PS5 DualSense and Xbox Series X controllers are the most important reveals of the next-generation to date

(Image credit: Sony PlayStation)

Honestly, I hope I never hear the word "TeraFlops" again. Microsoft and Sony have spent months debating the merits of specifications – a numbers game in which none of us are the winner. Without seeing PS5 games in action, in lieu of seeing Xbox Series X games like Halo Infinite – or even enhanced titles like Gears 5 – running in real-time on the new system with our own eyes, there has been very little to get actionably excited about. That changes today, as Sony reveals the PS5 controller to the world – the DualSense. 

We know that new consoles are coming in time for Holiday 2020, but we still don't know what the PS5 looks like or how loud/hot (take your pick) it and the Xbox Series X will run. We have been made aware that new SSD drives will make loading times faster, but we're still yet to see how the fundamentals of game design will change because of the shift. This can be said of just about every major announcement thus far. From the barrage of words over tech specs you'd need a degree in engineering to appreciate, to the introduction of elements such as Tempest 3D Audio, Ray-Tracing, Variable Rate Shading, Haptic Feedback, and… honestly, the list goes on, and still, we're no closer to understand why it is we should open up our wallets in just a few months' time. 

But now that we have our first information on the PS5 DualSense controller, just weeks after the unveiling of the Xbox Series X controller, I'm finally ready to invest my excitement in the new hardware cycle. As important as the chips inside of these new consoles are, it's the controllers that will really define your enjoyment of play. It's the device that connects you directly to virtual worlds; it's a piece of plastic that unlocks the potential of your system of choice, and something that you will pick up day after day, from launch until the moment it is retired for a replica with a fresh coat of paint.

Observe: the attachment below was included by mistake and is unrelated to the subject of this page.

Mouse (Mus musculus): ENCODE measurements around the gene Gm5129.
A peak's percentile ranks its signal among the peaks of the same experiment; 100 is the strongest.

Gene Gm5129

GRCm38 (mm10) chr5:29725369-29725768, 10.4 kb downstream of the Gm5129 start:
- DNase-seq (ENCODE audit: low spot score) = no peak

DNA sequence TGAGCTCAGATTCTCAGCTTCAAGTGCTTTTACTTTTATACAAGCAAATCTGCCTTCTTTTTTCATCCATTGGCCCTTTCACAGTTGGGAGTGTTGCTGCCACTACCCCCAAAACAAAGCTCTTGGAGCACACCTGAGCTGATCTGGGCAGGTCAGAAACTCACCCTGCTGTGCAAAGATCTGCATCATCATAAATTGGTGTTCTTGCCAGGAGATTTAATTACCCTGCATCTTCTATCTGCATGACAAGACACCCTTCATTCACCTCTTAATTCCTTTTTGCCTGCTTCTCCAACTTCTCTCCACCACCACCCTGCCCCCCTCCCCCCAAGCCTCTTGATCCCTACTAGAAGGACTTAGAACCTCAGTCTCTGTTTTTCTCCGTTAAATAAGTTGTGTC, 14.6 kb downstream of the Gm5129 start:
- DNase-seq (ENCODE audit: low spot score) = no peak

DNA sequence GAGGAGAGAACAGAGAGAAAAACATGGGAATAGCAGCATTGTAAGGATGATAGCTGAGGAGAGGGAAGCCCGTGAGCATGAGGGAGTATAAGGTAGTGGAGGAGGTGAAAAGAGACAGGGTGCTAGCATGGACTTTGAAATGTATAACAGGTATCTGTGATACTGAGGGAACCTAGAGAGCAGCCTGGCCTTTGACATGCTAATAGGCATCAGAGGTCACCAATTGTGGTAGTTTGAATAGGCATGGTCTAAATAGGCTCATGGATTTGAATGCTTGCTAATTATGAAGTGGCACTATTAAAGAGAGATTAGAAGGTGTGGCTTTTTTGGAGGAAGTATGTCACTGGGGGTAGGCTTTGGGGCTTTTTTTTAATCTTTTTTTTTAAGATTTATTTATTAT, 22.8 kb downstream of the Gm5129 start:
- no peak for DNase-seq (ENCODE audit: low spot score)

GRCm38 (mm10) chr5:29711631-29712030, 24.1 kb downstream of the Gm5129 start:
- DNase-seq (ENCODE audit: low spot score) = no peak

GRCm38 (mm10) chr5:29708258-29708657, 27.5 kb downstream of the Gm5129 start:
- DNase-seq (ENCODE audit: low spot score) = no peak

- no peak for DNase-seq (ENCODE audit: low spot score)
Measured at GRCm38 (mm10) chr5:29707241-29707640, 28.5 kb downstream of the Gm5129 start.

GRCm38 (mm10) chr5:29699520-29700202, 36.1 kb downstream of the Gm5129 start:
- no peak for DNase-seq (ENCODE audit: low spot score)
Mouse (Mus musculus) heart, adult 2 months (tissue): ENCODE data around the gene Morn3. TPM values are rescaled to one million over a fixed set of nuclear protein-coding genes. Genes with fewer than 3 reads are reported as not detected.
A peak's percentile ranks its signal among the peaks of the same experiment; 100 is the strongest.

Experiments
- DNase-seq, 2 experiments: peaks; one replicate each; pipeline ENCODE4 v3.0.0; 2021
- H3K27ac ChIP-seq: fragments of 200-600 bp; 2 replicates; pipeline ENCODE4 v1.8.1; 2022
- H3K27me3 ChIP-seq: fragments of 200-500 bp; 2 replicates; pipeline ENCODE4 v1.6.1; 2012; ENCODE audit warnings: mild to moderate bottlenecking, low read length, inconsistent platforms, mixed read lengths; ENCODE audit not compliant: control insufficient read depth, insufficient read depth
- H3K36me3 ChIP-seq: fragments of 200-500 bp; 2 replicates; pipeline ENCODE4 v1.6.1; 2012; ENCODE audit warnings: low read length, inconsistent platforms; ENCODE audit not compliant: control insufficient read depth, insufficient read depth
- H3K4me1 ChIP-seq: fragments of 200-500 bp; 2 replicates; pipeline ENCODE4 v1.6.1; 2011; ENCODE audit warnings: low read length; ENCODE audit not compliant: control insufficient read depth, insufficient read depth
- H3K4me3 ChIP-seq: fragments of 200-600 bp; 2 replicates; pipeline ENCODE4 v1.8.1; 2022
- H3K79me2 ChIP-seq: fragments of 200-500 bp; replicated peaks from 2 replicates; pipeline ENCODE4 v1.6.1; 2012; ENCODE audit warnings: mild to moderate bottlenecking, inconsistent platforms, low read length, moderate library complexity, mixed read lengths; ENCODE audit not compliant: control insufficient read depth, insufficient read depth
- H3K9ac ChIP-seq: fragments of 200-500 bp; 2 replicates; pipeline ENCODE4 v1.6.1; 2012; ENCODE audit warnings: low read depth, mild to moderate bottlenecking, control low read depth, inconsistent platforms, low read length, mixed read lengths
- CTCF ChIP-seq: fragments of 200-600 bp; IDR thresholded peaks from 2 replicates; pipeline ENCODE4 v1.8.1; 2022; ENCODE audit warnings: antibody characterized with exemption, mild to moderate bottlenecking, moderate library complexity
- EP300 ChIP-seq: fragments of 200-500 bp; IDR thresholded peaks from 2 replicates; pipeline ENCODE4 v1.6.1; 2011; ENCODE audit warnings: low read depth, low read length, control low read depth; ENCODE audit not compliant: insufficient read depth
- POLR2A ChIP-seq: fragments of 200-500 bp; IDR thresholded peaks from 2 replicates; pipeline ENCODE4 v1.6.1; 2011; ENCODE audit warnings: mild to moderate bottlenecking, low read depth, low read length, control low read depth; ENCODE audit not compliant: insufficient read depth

Case in point, I still have my Xbox One launch pad. Sure, the A button sticks and the left thumbstick occasionally drifts, but it is still paraded out for Player Two duties when needed. My launch PS4 controller has an iffy R1 button after God of War took its toll, but it's there for me when my translucent replacement runs out of battery. Developers will ultimately get better at working with the PS5 and Xbox Series X hardware as time goes on, ensuring that the systems continue to run smoothly and deliver exponentially impressive results. The pads, on the other hand, will be there with the players as-is – aside from small firmware changes and, in the case of the Xbox One controller, minuscule tweaks to thumbstick sensitivity – for years to come. 

The next-generation starts here

(Image credit: Xbox Wire)

In these controllers, you can also see reflections of Microsoft and Sony's focuses. With the Xbox Series X controller, Microsoft has elected to make slight tweaks to a core design that has served it well over the last decade. In actuality, it's essentially an iteration of the gamepad that launched alongside the Xbox One X, imbued with some lessons learned from the premium Elite and Xbox Adaptive controller. It's designed to fit more comfortably in smaller hands, features rubberized texture grips for less abrasive play over extended periods of time, includes a Share button – indicating that the Xbox division is keenly aware of how unwieldy its game capture options and woefully ineffective Upload Studio has been this generation – and a more ergonomic D-Pad design. 

The Xbox Series X controller is also introducing Bluetooth Low Energy support, with Microsoft signaling its commitment to Project xCloud and its need to be able to connect to an array of mobile devices easily and efficiently, as well as system-wide improvements such as Dynamic Latency Input in an effort to further reduce friction between the movement of your fingers and the result reflecting on the screen.